What Are They and Why Are They Important?
No doubt you have heard about amino acids, but beyond the familiarity of the term, do you understand what they are? What do amino acids do for us? Without getting too technical or dull, we hope to shed some light on these organic compounds and how they affect you on a daily basis.
What Are Amino Acids?
There are hundreds of amino acids found in nature. They are categorized as nonessential, essential, and conditional. Humans have nine essential amino acids that are vital for functions such as protein synthesis, tissue repair, and nutrient absorption. Some may also help prevent muscle loss, support recovery after surgery, and improve mood, sleep, and athletic performance.
Amino acids are known as the building blocks of protein. Molecules combine to form new proteins, and conversely, when proteins are digested or broken down, we are left with amino acids. In the body, amino acids are used to make proteins that help the body break down food, repair damaged tissue, and grow new tissue and muscle functions. Amino acids can also be used as an energy source.
Essential amino acids cannot be made in the body and must be acquired through our diet. The nine essential amino acids include histidine, isoleucine, leucine, lysine, methionine, phenylalanine, threonine, tryptophan, and valine. Leucine, isoleucine, and valine are Branched Chain Amino Acids (BCAAs), and athletes use them to boost muscle growth and enhance exercise performance. BCAAs may also help with weight loss and reduce fatigue after exercise. Essential amino acids can be found in beef, chicken, pork, tofu, fish, beans, milk, eggs, cheese, nuts, and soybeans.
Nonessential amino acids, despite what their name may imply, are essential in supporting tissue repair and growth, hormone synthesis, red blood cell formation, and immune function. These amino acids can be made by the body, even if not consumed through our food. Nonessential amino acids include alanine, arginine, asparagine, aspartic acid, cysteine, glutamic acid, glutamine, glycine, proline, serine, and tyrosine. Nonessential amino acids are found in whole-foods like nuts, grains, meats, fruits, and vegetables.
Why Are Amino Acids Important?
Beyond the roles we’ve touched on, several amino acids are helpful in other ways. For example, phenylalanine and tryptophan are precursors to neurotransmitters like dopamine, serotonin, and tyrosine. As a result, sufferers of depression, anxiety, and ADHD will find that these amino acids are beneficial in regulating mood and sleep as well as focus and attention.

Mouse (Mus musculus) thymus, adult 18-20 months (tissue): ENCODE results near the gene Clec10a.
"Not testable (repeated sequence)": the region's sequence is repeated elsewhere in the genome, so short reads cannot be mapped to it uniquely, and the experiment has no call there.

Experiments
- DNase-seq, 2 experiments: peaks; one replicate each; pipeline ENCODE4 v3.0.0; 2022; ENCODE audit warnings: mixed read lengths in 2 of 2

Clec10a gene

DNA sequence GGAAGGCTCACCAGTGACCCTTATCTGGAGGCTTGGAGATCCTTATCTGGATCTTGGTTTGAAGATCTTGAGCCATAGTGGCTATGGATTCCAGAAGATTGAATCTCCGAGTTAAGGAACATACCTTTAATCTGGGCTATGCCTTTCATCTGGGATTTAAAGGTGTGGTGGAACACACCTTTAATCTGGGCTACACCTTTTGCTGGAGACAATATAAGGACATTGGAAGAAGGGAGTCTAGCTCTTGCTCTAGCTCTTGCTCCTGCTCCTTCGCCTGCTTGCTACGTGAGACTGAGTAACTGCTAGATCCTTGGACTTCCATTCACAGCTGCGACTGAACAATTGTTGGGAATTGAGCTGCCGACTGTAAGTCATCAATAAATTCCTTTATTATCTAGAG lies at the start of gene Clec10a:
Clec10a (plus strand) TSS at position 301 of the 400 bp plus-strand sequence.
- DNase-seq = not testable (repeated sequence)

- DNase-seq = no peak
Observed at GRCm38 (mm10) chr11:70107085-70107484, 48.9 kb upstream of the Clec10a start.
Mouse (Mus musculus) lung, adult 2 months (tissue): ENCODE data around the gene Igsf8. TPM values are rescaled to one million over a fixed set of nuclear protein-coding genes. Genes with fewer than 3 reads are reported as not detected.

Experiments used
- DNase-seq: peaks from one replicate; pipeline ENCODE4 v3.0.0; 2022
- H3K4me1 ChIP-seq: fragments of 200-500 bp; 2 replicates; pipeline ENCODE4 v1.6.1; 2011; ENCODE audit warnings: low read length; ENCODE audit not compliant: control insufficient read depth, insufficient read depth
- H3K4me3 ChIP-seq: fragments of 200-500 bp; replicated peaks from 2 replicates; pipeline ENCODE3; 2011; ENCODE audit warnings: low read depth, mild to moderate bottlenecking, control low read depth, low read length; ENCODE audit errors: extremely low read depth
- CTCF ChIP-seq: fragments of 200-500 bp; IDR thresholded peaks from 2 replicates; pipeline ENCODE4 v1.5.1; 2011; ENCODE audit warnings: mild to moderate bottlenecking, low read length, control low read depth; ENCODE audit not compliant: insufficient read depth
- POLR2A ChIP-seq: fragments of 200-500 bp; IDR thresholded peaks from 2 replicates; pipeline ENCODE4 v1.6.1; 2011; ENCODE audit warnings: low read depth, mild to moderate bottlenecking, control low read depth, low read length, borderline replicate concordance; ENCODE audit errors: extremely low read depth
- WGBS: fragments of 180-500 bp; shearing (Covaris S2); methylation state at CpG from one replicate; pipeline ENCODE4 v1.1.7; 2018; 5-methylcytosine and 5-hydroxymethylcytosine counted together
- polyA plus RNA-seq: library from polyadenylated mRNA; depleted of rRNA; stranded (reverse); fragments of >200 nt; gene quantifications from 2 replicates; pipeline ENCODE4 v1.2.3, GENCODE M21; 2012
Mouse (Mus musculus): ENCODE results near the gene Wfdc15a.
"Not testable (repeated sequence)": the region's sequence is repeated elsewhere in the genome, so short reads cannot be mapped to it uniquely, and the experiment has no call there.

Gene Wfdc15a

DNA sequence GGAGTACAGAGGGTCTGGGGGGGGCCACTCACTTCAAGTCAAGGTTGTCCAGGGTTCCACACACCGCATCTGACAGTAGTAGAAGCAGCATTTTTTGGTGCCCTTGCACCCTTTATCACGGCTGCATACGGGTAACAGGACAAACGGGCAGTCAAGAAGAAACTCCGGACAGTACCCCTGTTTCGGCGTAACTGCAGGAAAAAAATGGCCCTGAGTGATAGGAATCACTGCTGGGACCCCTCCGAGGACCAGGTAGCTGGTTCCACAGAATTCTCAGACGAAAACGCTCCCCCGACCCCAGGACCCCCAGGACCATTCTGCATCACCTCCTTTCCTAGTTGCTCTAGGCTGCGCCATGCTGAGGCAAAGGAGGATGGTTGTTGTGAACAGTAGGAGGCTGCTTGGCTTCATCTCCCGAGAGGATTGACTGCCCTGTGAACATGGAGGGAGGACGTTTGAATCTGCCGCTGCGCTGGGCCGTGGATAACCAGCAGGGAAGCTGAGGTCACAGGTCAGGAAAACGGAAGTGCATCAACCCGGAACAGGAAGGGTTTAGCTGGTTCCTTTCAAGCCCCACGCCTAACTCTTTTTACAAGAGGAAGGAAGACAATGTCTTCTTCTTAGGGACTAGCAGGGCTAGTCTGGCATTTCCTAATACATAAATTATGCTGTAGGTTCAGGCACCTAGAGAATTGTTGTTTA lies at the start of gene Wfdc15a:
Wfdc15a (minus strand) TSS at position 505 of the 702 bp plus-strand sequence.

Because amino acids are present at the foundation of cellular growth, repair, and development, it is safe to say that amino acids are vitally important in every way possible. From cell growth, repair, red blood cell production, hormone regulation, collagen production, detoxification, metabolism, equilibrium, and so much more, we could not function as the intelligently designed beings we are without amino acids. Yet many of us don’t give amino acids a second thought. Most people can get the amino acids they need through a balanced diet with complete proteins. As if we needed another reason why we should all be consuming a diet rich in living foods and high-quality proteins, we see that eating in such a way provides us with all the amino acids we require with little extra effort. Consuming the amino acids we need through a balanced whole-food diet means we are supported on a cellular level.
How To Get the Complete Proteins You Need
Complete proteins provide all essential amino acids in sufficient amounts to support all the body uses them for. Most complete proteins are animal-based. However, plant-based complete proteins are possible with a little bit of forethought and planning. Combining grains and legumes (think beans and rice or pasta and peas), nuts and seeds with legumes (think hummus — chickpeas and tahini) can give you a flavorful complete protein. Amaranth, quinoa, hempseed, and chia are also complete proteins. So add any of these foods and combine your other protein sources, helping you get all your essential amino acids met every day.
This is part of the solution used in our ozone injections, specifically because they positively affect the healing process. Giving the body the support it may be lacking in order to heal properly.
If you are concerned about your amino acid status Gem State offers the Immune System Jumpstart which contains 15 different amino acids, glutathione, magnesium, B-Vitamins, and an energy based Silver product that helps boost the immune system. The Jumpstart is a simple IV push that takes about 10-15 minutes to administer. Call the front desk today to schedule yours!
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